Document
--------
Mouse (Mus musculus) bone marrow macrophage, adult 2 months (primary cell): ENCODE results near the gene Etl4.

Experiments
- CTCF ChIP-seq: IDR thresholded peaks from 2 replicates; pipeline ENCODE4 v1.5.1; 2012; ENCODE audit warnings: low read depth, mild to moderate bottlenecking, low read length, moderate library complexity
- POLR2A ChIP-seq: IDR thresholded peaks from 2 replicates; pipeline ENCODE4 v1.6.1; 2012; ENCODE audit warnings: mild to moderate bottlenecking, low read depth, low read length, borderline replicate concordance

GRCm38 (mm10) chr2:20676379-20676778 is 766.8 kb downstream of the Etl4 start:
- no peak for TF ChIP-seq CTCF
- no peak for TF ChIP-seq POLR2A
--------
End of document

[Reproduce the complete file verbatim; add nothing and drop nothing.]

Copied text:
Mouse (Mus musculus) bone marrow macrophage, adult 2 months (primary cell): ENCODE results near the gene Etl4.

Experiments
- CTCF ChIP-seq: IDR thresholded peaks from 2 replicates; pipeline ENCODE4 v1.5.1; 2012; ENCODE audit warnings: low read depth, mild to moderate bottlenecking, low read length, moderate library complexity
- POLR2A ChIP-seq: IDR thresholded peaks from 2 replicates; pipeline ENCODE4 v1.6.1; 2012; ENCODE audit warnings: mild to moderate bottlenecking, low read depth, low read length, borderline replicate concordance

GRCm38 (mm10) chr2:20676379-20676778 is 766.8 kb downstream of the Etl4 start:
- no peak for TF ChIP-seq CTCF
- no peak for TF ChIP-seq POLR2A